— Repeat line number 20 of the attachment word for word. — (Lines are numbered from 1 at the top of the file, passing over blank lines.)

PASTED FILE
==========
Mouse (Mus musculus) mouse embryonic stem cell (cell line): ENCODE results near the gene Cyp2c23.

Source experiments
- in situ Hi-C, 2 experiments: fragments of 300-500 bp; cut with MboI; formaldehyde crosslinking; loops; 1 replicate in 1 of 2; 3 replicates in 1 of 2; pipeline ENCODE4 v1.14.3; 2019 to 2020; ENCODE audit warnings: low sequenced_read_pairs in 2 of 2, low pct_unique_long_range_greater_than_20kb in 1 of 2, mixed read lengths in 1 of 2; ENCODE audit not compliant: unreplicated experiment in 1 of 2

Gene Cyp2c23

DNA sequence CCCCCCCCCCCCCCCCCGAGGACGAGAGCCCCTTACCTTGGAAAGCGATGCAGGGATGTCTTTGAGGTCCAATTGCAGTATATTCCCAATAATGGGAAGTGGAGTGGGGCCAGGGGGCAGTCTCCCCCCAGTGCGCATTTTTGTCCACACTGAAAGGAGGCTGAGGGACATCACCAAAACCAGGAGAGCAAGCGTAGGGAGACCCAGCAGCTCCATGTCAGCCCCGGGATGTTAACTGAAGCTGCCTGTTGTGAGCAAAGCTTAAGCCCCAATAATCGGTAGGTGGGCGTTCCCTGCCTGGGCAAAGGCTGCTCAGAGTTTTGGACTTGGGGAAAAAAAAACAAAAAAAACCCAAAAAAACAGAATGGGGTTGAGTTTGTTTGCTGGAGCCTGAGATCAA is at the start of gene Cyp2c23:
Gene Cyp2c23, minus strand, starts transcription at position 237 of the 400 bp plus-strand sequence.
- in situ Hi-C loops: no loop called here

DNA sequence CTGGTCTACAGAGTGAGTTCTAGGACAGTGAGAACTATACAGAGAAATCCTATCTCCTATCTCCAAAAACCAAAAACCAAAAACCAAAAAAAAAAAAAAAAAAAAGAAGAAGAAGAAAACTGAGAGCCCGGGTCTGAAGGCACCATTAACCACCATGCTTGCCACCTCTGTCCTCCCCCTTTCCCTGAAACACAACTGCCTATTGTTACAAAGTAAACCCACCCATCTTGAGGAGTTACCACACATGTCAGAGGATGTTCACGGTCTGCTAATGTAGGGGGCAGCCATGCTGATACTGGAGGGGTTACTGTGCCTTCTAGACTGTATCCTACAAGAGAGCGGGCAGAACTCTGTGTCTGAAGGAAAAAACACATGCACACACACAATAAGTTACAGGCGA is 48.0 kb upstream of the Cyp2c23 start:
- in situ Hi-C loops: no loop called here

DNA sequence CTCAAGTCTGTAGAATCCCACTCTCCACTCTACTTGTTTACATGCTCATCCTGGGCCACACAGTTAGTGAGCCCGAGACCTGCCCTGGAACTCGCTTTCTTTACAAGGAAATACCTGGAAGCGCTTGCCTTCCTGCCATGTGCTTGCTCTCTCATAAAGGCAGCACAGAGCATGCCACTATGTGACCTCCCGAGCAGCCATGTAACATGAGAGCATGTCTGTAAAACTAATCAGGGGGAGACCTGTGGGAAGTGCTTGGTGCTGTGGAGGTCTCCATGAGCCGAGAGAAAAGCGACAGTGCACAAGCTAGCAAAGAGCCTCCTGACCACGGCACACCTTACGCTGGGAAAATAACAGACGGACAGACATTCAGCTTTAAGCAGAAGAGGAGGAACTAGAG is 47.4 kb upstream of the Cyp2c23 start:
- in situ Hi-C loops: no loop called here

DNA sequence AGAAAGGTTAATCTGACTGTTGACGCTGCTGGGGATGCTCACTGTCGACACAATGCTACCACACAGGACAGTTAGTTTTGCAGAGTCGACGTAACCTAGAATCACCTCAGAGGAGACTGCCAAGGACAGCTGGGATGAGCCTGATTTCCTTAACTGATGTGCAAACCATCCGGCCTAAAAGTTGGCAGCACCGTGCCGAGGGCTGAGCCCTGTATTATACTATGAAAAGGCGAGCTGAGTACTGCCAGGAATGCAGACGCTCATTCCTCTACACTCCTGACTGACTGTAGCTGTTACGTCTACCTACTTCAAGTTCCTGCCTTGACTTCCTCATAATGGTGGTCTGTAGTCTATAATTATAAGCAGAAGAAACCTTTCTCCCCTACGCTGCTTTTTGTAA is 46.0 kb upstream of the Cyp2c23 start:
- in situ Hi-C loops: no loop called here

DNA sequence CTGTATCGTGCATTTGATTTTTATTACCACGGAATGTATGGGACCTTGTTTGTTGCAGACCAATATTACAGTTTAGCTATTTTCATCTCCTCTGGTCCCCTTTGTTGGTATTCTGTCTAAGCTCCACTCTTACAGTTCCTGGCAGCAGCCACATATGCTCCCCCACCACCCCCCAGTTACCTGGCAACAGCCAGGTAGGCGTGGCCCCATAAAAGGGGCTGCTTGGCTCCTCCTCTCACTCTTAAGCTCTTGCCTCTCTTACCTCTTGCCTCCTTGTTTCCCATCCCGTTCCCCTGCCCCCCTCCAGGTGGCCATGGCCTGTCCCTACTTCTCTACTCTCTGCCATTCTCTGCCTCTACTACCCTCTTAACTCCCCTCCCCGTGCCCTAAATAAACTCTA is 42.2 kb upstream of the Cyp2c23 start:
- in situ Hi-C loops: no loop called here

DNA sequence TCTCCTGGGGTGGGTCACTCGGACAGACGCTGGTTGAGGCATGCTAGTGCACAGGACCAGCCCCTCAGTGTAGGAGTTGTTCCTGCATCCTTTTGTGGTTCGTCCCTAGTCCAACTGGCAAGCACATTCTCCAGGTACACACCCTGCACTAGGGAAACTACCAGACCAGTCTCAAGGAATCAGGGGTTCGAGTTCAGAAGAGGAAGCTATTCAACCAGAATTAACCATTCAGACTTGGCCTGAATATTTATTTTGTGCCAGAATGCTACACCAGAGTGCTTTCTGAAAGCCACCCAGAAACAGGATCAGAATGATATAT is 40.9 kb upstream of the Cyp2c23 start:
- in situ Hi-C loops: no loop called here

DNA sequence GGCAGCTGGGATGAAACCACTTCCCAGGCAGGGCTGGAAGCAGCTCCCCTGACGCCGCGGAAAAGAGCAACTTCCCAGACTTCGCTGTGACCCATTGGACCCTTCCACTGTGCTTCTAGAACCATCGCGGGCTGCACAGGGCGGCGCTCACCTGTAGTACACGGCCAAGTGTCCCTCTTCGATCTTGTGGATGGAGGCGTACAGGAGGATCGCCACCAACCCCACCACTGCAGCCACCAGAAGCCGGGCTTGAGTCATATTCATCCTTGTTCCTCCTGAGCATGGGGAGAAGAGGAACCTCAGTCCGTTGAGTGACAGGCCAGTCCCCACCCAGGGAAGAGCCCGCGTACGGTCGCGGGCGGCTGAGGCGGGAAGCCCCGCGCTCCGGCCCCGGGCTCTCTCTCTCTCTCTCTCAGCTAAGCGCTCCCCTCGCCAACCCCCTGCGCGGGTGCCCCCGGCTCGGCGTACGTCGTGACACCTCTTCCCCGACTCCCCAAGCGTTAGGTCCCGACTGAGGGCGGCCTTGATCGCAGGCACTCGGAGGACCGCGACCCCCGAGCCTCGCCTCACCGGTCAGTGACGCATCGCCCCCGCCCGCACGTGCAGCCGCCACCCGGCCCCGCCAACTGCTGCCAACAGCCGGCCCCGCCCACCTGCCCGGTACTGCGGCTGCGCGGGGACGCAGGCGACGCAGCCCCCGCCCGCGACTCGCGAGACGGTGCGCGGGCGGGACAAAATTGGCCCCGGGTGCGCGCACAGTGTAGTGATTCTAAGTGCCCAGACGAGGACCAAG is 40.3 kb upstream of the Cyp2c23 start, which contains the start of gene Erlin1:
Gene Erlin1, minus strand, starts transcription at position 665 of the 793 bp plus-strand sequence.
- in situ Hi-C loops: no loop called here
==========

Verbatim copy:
- in situ Hi-C loops: no loop called here